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Ex-South Korean President Questioned in Corruption Probe

South Korean President Lee Myung-bak (C) is followed by his staff as he leaves the Plenary session of the 21st ASEAN (Association of Southeast Asian Nations) and East Asia summits in Phnom Penh November 20, 2012

Former South Korean President Lee Myung-bak was questioned by prosecutors Wednesday in connection to a massive corruption probe, joining a long list of ex-leaders tainted by scandal.

The 76-year-old Lee is suspected of accepting over $10 million in bribes from the National Intelligence Service, the country's main spy agency, as well as Samsung, the country's iconic electronics corporation, and other businesses and individuals. The ex-president is also alleged to have embezzled as much as $30 million from auto parts company DAS. Lee's brother is the largest shareholder in DAS, but prosecutors believe Lee actually owns the company.

The conservative Lee, who served as president from 2008 to 2013, publicly apologized when he arrived at the Seoul Central District Office for questioning. "I am deeply sorry for causing concern to public," he said, while offering hope that he will be "the last former president" to face a criminal probe.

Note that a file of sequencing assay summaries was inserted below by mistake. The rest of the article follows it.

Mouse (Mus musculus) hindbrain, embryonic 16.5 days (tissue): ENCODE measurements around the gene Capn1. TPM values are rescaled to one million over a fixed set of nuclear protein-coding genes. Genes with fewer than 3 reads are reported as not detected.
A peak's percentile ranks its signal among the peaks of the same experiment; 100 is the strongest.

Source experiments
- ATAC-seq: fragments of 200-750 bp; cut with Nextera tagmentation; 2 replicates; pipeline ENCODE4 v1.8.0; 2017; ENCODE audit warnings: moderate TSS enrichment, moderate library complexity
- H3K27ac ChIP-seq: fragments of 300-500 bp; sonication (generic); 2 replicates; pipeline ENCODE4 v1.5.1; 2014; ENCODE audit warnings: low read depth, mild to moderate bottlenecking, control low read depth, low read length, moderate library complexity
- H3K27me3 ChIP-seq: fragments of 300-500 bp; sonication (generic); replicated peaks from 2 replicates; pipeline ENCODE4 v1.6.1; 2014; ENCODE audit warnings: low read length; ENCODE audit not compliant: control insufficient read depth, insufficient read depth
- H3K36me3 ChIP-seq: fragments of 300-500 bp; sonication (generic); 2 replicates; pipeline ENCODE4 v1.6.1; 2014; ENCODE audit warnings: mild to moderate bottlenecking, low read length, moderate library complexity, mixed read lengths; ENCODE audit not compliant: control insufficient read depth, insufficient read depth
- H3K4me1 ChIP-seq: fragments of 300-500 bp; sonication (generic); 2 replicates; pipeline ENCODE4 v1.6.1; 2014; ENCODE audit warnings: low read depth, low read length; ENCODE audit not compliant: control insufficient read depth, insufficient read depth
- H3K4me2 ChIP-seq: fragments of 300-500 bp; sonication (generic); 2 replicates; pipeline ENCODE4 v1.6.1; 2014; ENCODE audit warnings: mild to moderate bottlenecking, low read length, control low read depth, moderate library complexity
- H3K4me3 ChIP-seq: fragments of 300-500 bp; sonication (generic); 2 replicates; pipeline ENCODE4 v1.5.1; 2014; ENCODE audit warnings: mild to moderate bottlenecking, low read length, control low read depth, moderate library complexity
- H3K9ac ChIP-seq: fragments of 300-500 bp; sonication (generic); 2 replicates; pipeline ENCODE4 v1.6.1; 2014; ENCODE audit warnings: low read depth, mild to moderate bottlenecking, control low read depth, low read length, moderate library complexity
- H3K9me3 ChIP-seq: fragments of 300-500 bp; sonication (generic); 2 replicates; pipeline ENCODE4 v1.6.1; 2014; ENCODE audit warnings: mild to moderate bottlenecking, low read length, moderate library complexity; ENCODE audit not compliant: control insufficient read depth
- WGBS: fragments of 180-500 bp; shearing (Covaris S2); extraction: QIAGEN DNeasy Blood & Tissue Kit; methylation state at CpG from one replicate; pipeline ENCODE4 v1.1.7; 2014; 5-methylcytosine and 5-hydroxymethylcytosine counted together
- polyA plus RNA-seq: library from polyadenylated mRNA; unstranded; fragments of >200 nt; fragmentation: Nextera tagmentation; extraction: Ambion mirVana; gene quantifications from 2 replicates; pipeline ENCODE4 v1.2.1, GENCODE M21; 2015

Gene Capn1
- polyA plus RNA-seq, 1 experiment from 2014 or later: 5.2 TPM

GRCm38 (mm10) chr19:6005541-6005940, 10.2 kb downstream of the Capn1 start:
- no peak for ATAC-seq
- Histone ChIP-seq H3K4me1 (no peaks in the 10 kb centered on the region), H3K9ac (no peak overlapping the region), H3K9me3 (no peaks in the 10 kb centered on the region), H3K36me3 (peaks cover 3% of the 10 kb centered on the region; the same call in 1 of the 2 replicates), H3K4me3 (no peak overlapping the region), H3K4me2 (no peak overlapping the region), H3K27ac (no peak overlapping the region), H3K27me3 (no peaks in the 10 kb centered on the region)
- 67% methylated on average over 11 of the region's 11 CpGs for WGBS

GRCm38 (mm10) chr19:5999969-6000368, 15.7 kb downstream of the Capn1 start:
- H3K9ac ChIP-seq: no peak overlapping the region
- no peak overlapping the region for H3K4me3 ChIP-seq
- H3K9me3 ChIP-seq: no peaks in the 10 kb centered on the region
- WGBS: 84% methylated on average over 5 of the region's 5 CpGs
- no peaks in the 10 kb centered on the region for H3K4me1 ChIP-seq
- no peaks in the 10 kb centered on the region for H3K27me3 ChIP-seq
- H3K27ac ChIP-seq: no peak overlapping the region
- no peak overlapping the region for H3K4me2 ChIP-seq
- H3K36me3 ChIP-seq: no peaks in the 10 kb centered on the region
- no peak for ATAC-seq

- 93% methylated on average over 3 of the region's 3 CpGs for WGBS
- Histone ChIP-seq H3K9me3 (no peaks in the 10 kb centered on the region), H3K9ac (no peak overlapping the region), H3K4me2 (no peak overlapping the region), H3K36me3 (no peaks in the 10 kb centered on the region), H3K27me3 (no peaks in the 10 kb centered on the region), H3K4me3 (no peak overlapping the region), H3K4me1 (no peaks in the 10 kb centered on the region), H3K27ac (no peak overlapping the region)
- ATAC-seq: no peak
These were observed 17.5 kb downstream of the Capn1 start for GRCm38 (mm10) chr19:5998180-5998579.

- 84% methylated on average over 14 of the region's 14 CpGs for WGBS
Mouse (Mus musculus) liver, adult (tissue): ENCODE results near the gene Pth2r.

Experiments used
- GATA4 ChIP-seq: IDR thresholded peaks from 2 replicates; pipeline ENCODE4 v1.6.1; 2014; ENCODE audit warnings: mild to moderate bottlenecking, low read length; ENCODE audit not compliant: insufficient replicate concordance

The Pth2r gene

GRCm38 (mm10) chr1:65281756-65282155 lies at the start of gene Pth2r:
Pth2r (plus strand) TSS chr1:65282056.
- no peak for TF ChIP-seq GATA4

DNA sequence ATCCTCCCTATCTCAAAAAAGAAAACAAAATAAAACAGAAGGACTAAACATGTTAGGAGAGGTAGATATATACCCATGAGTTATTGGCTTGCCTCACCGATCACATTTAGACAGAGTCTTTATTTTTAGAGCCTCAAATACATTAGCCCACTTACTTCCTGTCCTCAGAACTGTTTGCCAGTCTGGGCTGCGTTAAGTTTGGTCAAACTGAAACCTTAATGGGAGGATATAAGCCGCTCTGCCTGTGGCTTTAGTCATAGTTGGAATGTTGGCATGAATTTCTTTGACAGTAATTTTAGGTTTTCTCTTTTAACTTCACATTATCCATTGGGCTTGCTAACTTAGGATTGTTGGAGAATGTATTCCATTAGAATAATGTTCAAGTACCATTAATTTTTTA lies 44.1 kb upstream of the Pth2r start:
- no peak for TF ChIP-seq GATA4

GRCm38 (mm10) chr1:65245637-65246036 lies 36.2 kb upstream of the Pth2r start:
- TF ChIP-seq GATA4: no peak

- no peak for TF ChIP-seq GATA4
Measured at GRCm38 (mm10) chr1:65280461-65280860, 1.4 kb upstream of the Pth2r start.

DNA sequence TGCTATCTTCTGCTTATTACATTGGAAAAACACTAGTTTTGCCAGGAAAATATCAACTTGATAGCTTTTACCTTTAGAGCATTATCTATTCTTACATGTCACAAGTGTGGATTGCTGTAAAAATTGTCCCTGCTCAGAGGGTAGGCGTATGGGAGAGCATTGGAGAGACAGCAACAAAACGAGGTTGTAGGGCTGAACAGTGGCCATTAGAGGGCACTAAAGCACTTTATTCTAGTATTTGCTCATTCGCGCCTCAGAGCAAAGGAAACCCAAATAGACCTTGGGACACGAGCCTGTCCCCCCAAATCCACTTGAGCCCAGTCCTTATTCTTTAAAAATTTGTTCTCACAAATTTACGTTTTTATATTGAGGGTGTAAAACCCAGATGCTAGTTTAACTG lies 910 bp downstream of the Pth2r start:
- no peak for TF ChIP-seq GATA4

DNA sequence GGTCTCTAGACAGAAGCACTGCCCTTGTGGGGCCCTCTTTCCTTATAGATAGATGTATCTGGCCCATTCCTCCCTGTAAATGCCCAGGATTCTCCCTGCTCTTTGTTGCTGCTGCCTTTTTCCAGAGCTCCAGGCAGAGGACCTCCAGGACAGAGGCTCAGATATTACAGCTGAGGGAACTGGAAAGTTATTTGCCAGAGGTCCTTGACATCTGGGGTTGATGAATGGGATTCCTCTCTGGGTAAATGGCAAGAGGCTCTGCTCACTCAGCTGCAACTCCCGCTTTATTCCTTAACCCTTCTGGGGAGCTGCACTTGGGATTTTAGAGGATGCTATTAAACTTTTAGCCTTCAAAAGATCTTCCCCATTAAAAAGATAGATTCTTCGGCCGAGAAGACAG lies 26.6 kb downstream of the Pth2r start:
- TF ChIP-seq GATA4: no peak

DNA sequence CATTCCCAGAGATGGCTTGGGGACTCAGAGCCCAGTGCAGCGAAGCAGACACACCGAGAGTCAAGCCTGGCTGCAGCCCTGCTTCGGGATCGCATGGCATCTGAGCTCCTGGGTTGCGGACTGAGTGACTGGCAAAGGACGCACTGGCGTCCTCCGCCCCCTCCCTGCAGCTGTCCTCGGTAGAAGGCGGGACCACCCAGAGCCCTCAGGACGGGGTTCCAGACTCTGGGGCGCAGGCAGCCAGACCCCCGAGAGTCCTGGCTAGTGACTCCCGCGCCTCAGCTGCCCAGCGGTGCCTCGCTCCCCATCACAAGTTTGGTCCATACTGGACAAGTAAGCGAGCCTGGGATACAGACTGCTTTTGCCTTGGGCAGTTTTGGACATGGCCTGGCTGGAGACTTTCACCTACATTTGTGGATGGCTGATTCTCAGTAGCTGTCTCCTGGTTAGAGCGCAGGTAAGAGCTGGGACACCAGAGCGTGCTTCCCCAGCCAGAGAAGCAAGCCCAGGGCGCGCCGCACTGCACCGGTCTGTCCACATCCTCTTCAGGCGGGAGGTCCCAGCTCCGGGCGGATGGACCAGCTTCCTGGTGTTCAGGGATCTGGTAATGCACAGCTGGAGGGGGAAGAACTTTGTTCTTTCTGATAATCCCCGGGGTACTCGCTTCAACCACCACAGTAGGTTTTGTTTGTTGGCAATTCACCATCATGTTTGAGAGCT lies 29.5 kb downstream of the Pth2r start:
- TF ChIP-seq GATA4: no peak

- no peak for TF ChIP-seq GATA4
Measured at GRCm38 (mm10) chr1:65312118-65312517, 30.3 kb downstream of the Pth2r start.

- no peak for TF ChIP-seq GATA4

Lee has maintained his innocence throughout the investigation, calling it "political revenge" by current liberal President Moon Jae-in.

Lee Myung-bak is the fifth South Korean president targeted by prosecutors for corruption. His successor, fellow conservative Park Geun-hye, is on trial facing several counts of bribery, abuse of authority, coercion and leaking government secrets. She is also accused of using her office to coerce South Korea's major corporations into donating nearly $70 million to two nonprofit corporations controlled by Choi Soon-sil, her close friend and confidant. Prosecutors are seeking a 30-year prison sentence for Park, who became the first democratically elected South Korean president to be ousted from office in 2017.

Two other ex-presidents, Chun Dioo-hwan and Roh Tae-woo, were tried and convicted in the 1990s for bribery, treason and other charges for their involvement in a 1979 military coup and each spent two years in prison.

And Roh Moo-hyun, Lee's immediate predecessor, committed suicide in 2009 after he was questioned in a corruption probe involving his family.